Anyone familiar with Honey Boo Boo can attest to the fact that reality television can be a sick and twisted place for Americans to spend their time. The relatability of any given series of reality TV is dependent upon the demographic of the audience. Whether or not a show is of deep interest, endearing, or something to watch that you may learn from morally, definitely depends on who you are. But it’s probably safe to say that most readers will agree that you cannot take the good without the bad. And that’s what we’ll address here, the good, the bad, and the Honey Boo Boo.
1. Penn and Teller (Good)
As reality television goes, Penn and Teller is actually a surprisingly entertaining and decent show. One of the biggest problems with other shows in the reality TV genre is that so many of the shows feel like watching bad acting in contrived and overly dramatic scenarios. Penn and Teller are a duo that perform magic tricks — and more importantly, are actually good at it and willingly explain parts of their act, yet still manage to be impressive because their slight of hand is so good. They also add a fair amount of stand up comedy to their act, which helps to keep it moving along.
2. Bachelor and Bachelorette (Bad)
These series are perhaps best described by Morty of Rick and Morty as “you just spent three months watching a man choose a fake wife.” Because that’s basically all this show is. Of course, the real or fake nature of the show isn’t the only thing that determines the quality of the show, especially given the fact that basically all reality television is fake. It’s also the whole message and outlook on relationships, love, and gender roles. The desperate fight for approval is simultaneously depressing and unbelievable, as are the vapid personas, whether contrived or otherwise.
3. My Strange Addiction (Bad)
This show is the modern day equivalent of a circus “freak show” back when political correctness and human rights had yet to be invented and solidified into cultural norms. Want to see what will be the elephant-man in half a century? Then this is the reality show for you. It spends each short episode focusing on an individual’s addiction, and that term is used very loosely — apparently cross dressing as a woman is considered an addiction — and then goes on to show the family’s reaction, and the attempted rehabilitation. It’s either painful to watch because you can’t help wishing the individual had access to real help rather than just a self-serving television network digging its dirty fingernails into their personal crisis, or it induces eye rolls because it’s unbelievably clear the person is faking their problem in order to get on TV, and has likely been coached on what to say by the director.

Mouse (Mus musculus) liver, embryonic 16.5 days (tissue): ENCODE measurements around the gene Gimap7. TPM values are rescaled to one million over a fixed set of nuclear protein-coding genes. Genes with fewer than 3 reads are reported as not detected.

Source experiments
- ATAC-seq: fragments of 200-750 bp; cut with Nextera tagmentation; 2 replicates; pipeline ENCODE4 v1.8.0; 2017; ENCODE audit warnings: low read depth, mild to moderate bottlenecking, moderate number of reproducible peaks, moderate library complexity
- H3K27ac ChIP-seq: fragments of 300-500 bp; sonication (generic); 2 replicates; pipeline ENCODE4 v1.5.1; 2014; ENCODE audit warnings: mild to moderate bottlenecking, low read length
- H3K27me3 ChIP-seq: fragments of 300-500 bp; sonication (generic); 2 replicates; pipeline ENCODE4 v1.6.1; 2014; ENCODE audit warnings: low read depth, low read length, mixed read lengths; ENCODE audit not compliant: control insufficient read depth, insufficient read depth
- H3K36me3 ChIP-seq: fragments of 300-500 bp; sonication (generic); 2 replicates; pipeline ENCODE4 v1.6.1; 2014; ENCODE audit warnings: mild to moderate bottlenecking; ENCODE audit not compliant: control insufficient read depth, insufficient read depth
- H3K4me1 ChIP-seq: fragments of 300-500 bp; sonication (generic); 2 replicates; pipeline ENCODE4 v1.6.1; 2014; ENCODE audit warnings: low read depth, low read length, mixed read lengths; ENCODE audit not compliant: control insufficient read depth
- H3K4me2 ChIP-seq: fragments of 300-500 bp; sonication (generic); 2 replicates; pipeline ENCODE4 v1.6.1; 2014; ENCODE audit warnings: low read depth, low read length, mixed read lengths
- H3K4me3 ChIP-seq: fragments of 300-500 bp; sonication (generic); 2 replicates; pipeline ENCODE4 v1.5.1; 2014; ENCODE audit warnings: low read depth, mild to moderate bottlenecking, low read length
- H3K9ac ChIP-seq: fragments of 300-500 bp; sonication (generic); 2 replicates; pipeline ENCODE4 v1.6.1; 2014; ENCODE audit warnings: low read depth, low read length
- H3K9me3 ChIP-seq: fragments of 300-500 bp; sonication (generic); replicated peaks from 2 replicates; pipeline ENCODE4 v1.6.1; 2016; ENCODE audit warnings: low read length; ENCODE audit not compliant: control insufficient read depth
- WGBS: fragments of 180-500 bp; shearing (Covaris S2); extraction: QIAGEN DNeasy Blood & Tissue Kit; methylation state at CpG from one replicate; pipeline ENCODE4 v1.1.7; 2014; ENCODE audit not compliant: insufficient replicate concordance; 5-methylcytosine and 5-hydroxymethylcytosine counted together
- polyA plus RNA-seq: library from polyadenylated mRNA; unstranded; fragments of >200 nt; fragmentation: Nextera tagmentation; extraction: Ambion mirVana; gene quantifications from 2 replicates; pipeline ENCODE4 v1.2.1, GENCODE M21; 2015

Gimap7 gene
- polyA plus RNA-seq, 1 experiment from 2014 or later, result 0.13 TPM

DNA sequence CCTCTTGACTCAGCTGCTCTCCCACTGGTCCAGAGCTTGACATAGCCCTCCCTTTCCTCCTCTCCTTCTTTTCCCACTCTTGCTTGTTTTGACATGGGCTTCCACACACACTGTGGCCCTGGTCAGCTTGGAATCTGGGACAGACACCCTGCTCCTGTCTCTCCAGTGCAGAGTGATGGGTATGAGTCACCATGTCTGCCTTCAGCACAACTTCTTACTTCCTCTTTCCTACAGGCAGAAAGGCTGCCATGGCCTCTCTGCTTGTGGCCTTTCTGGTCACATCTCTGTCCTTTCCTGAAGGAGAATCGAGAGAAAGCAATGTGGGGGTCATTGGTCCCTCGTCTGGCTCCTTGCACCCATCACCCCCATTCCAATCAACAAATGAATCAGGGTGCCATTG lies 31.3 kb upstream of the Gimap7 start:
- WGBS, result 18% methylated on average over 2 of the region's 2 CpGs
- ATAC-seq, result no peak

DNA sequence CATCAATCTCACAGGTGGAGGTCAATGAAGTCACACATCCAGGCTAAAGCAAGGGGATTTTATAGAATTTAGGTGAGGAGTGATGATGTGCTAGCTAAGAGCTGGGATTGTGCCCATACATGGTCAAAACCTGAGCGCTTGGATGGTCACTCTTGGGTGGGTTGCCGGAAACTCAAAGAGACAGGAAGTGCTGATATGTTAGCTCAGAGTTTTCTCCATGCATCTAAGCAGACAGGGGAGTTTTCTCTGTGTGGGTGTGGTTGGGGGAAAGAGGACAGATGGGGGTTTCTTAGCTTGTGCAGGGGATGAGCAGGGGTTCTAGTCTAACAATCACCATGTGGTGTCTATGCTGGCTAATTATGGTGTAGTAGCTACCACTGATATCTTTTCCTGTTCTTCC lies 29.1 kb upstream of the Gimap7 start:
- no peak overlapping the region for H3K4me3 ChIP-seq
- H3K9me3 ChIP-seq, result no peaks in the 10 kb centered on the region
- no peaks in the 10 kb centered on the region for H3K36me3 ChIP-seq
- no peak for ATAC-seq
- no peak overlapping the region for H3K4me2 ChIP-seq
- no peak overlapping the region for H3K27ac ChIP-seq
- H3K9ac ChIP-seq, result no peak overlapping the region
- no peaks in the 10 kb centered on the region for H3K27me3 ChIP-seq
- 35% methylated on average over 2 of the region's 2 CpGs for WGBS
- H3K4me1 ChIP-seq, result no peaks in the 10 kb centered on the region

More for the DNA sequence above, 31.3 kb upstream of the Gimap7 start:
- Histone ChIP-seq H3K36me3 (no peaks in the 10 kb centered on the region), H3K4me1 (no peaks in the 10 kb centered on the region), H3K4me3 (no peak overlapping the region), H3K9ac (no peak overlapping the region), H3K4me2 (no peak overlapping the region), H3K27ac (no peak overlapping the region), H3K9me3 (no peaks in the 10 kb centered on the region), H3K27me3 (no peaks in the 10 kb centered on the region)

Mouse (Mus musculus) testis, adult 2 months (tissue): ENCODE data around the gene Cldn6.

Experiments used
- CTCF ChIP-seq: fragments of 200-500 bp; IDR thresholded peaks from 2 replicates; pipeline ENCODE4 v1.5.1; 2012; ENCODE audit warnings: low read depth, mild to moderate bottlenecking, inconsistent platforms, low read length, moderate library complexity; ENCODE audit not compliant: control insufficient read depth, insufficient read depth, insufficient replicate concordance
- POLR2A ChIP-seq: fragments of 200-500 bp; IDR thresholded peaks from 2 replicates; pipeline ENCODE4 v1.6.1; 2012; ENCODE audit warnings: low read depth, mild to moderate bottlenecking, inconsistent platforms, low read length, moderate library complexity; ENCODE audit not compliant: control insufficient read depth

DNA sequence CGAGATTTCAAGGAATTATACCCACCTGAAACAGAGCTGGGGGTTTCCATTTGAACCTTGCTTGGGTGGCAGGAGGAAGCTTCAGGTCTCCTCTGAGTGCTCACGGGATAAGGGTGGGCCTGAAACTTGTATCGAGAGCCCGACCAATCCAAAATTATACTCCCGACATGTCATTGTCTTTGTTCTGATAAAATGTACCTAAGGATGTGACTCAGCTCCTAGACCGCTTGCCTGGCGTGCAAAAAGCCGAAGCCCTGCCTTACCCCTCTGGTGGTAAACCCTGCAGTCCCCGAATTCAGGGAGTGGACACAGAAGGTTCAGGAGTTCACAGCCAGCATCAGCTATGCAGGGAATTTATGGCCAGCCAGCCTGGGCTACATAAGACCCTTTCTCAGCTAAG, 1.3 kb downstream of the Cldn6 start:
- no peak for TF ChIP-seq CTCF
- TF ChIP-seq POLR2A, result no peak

4. Deadliest Catch (Good)
Often the shows that turn out the best in the reality TV world in terms of quality, are those that stick closer to documentary style production rather than scripting as much — though it’s silly to expect that there is no scripting even on the most real seeming reality TV. The genre is ironically one of the more fake feeling things on TV, the reality aspect of it only coming across in carefully produced shows. Deadliest Catch manages to retain a sense of realism that so many other shows don’t, and the dangers presented are not manufactured or made up, but real to the experience of so many in the fishing industry.
5. Flavor of Love (Terrible)
Flavor of love has almost reached the level of some more enjoyable reality TV that is self-aware enough to inch into satire rather than earnestly shooting for staged drama and trashiness.
Flavor of Love is basically known for being terrible, but it doesn’t quite reach that point, instead simply finding its way to nauseating and setting up camp there for good. The concept is basically a humorous take on the concept for the Bachelor, but the problem is that the actual execution is just putting a bunch of women in a house where they pretend to fight over a man that looks like a drug addled decaying ostrich in a fake gold crown.